The only absolute certainty in the Yankees’ rotation going into 2021 is Gerrit Cole. James Paxton and Masahiro Tanaka seem to be headed out of town via free agency. Deivi García has flashed promising moments, but at just 21 and without any supercharged fastball or offspeed offering, it remains unclear if he’s ready for the big time. Jordan Montgomery might be the closest to a sure thing to receive a steady slot in the five-man rotation, but even he’s been relatively inconsistent since his return from Tommy John surgery.
Although the Yankees will eventually reacquire former Cy Young finalist Luis Severino and short-lived success Domingo Germán, their abilities to contribute to winning baseball are still murky given their time away from the game (for dramatically divergent reasons). While the biggest free agency shoe (DJ LeMahieu) has yet to drop, the Yankees remain in perhaps even greater need of starting pitching.
This offseason, the Yankees seem intent on coming in under the competitive balance tax line, so as not to be hit with the increased repeat offender bill. After coming in just below the tax in 2018, they blew past it in ’19 and ’20, setting them up to pay a 50 percent tax on every dollar above $210 million in salary. As Jake outlined on Tuesday, the penalties are really not all that severe, but Hal Steinbrenner seems intent on avoiding them. So with about $30 million in room left under the tax right now, if the team decides to re-sign LeMahieu, they won’t have room for more than one plus-arm, even though realistically, they probably need two more MLB-caliber starters.
If the team decides to pursue that course of action, one potentially budget-friendly arm worth a gander is Julio Teherán. Once upon a time, Teherán was a teenage phenom, and considered to be one of the top prospects in the Braves’ system by Baseball America before having thrown a professional inning. Kevin Goldstein of ESPN wrote, “His combination of power stuff and advanced command gives him true ace potential, and he has struck out more than a man per inning in his minor league career.”
Teherán’s early career provided ammo for the more bullish projections. While he struggled over the course of his first 26 big league innings across his age 20 and 21 seasons, he found his stride in 2013 at 22, his first full big league season, and finished fifth in NL Rookie of the Year voting. Between 2013 and ’16, Teherán threw nearly 800 innings, made two All-Star games, and posted a 115 ERA+.
Now, he’s coming off what is undeniably the worst season of his very solid decade-long career, where he recorded an ERA of 10.05 with the Angels, and finished in the bottom three percent of the league in strikeout rate. Although his “power” fastball never actually topped 93 mph on average over a full season, in 2020, it sat at a career-low 89.2 mph. Opposing batters popped his puss fastball to the tune of a 1.000 slugging and .572 wOBA. Though he threw it just about a quarter of the time, opposing batters hit six of the ten homers he allowed off of that particular pitch. Look at where in the zone those long balls came from.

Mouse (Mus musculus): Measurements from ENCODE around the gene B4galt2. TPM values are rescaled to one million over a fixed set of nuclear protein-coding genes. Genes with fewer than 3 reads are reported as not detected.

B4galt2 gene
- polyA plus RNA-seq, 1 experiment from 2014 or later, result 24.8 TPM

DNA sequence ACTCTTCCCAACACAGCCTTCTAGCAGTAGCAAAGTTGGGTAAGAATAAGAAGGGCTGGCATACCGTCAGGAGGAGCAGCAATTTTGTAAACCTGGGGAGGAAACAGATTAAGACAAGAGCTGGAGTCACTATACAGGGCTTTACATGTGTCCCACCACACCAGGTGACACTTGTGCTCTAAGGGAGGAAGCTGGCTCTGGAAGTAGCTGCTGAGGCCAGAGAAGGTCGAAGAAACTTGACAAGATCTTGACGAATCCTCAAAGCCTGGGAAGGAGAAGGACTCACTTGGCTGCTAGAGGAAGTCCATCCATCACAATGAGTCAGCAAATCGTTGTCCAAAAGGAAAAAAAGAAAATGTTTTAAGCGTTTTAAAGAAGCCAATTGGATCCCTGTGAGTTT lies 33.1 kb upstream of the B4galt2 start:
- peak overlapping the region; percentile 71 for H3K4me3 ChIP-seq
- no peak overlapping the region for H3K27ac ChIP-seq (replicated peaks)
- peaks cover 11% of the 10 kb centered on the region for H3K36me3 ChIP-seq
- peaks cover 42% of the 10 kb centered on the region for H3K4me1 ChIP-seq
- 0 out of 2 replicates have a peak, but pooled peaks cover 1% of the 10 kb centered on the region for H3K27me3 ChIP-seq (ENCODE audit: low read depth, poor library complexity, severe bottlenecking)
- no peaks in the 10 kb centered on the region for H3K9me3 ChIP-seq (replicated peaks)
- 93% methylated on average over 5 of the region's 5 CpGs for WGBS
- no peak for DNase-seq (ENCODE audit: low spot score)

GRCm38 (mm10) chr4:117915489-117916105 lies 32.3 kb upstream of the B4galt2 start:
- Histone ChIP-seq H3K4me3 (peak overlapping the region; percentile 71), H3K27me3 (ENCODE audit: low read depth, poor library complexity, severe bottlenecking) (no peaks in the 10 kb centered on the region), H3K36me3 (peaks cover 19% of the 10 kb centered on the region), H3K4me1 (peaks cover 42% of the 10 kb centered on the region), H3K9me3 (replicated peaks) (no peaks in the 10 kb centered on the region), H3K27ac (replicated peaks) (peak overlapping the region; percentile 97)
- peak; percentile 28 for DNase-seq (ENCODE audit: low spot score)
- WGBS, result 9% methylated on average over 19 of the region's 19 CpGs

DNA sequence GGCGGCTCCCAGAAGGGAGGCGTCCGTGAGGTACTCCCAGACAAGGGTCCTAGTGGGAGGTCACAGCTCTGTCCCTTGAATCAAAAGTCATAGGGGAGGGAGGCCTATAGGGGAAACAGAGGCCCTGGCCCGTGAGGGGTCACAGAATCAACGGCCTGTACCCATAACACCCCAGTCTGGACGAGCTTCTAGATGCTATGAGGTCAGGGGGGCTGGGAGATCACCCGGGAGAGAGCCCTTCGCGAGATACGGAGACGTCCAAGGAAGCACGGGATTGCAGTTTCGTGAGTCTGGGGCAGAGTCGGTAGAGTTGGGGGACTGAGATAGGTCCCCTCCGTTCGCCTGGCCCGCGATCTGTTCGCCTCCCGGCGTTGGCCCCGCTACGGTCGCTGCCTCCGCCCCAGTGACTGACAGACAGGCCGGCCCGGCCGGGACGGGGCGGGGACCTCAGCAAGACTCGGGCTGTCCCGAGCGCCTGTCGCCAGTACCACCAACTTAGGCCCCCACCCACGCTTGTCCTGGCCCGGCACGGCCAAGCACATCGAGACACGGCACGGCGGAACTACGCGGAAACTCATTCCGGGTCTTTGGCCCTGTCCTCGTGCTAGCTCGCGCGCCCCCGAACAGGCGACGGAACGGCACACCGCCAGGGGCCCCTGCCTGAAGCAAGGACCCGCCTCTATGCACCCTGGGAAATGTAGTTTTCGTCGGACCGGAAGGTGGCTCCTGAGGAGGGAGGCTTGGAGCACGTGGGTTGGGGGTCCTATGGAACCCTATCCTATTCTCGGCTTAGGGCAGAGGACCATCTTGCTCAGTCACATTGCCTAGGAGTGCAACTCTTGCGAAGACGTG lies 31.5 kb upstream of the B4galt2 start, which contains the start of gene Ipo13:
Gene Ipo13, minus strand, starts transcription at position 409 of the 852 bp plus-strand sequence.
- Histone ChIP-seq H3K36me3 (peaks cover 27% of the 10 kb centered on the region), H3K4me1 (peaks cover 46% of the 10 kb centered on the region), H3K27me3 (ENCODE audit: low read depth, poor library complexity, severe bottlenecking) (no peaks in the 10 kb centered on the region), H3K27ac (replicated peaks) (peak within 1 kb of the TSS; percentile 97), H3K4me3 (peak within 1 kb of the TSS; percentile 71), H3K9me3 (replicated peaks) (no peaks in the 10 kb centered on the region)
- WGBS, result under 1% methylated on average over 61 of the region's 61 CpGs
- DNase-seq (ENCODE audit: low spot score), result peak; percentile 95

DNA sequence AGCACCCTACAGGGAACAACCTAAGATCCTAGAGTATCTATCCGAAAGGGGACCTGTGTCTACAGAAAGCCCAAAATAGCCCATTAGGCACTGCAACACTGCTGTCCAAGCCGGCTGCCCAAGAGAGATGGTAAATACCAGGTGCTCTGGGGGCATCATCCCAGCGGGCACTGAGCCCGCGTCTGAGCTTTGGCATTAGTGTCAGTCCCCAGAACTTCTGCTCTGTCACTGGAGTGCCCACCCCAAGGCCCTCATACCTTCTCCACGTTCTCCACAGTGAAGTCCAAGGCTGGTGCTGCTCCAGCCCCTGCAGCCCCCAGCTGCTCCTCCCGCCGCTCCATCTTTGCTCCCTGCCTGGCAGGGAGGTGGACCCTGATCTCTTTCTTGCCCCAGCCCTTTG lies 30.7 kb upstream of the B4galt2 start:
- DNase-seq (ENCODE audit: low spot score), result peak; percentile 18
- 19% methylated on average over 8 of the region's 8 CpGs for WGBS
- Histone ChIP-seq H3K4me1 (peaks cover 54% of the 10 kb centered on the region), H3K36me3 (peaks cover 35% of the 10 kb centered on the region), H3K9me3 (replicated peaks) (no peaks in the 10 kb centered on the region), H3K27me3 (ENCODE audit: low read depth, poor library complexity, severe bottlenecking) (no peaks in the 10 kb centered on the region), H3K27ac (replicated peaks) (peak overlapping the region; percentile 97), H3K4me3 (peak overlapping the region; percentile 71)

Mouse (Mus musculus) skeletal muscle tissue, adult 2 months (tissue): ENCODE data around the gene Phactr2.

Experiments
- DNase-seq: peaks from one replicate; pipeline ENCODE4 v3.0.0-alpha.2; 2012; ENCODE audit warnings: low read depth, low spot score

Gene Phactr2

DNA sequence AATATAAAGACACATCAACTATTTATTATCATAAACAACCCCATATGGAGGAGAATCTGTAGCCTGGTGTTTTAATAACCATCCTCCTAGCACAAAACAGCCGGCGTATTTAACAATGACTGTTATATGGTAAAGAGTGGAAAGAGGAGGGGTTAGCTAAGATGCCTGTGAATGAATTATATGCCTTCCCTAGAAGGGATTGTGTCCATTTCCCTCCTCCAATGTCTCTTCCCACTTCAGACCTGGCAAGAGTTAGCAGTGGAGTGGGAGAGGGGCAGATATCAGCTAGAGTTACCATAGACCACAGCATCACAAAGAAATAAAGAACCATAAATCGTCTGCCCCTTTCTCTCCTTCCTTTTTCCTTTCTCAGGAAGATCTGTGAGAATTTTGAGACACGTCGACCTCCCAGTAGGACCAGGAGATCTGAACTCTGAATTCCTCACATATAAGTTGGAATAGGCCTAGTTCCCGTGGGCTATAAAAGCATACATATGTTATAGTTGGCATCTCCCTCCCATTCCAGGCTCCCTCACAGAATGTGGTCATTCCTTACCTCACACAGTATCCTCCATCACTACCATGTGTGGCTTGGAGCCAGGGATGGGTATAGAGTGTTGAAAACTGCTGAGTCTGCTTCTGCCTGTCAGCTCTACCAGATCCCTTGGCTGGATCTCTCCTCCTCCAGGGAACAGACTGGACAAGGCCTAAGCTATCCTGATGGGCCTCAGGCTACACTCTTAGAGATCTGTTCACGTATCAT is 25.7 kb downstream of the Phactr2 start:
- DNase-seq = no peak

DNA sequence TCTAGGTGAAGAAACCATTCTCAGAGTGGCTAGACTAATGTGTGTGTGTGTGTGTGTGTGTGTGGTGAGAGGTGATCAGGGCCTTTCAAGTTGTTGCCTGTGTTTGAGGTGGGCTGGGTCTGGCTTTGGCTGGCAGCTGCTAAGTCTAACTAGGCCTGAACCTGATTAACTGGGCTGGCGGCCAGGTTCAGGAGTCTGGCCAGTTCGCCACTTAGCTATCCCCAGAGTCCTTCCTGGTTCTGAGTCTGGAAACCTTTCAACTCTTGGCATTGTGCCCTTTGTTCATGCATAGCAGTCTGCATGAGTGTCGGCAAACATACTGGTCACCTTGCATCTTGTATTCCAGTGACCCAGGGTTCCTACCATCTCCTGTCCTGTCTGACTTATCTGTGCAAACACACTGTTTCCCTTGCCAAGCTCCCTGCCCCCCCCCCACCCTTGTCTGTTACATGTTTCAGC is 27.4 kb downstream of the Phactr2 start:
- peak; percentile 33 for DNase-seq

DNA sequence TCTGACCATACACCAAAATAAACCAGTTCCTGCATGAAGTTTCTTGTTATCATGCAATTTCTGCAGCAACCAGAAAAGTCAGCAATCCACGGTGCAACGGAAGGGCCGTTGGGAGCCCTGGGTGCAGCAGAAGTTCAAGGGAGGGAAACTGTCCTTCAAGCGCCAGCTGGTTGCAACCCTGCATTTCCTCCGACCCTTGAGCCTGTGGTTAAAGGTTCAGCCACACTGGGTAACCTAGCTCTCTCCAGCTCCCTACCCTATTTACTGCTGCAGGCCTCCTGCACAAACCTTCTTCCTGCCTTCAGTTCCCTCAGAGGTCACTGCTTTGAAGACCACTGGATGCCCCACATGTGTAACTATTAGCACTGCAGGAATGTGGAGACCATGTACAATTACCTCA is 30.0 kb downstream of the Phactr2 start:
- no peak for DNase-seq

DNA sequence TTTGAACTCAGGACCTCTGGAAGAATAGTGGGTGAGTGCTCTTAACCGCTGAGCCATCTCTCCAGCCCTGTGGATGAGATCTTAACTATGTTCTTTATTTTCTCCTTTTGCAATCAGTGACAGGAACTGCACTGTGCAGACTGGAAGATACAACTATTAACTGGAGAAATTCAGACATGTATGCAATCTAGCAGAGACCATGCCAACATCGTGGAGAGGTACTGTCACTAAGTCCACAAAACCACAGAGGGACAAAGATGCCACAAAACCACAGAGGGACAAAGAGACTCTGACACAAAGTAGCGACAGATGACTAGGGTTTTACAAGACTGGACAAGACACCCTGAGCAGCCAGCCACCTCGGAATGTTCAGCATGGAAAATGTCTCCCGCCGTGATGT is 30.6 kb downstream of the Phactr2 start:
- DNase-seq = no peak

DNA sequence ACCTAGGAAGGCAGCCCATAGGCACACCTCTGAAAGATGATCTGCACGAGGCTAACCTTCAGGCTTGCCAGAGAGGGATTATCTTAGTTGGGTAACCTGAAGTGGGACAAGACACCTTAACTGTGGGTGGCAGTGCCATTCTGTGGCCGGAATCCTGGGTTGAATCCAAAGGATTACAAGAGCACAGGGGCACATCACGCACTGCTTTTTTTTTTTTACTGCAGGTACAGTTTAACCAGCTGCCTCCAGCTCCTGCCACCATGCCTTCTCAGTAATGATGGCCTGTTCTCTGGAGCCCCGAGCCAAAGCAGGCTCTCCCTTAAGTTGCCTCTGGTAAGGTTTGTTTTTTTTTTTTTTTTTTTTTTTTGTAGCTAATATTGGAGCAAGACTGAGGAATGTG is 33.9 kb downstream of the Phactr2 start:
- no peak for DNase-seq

High heat is only effective at generating swings and misses (or even bad contact) when it’s actually hot. Major league hitters earn their living by punishing mistakes like Teherán’s batting practice fastball up in the zone. 2020 was the first season in which Teherán threw his sinker more than the four-seam. In 2021, he probably needs to swap the four-seamer out entirely in favor of the sinker, a pitch that’s historically been his best, if he wants to maintain his big league viability.
If this is rock bottom — which it would almost certainly be impossible for it not to be — Teherán will at least benefit from some positive regression over the course of a 162-game season. He’s a proven workhorse, capable of eating innings at an elite level, as he’s started at least 30 games in every single full season of his career (except the shortened 2020). As recently as 2019, Teherán was a decent enough mid-rotation starter on a playoff team, notching a 3.81 ERA and 2.8 WAR with the Braves. A comeback to at least mediocrity would not be out of the question by any stretch of the imagination.
Teherán is not the best arm on the market, but he has undeniably and consistently been an arm, which is more than can be said for much of the Yankees’ current rotation. As a borderline fifth starter for under $2.5 million (and maybe even on a minor league deal), Julio Teherán fits with the Yankees’ current need of someone who can eat up a bunch of innings on the cheap — at least until Severino and German return to full strength, or they sign someone else.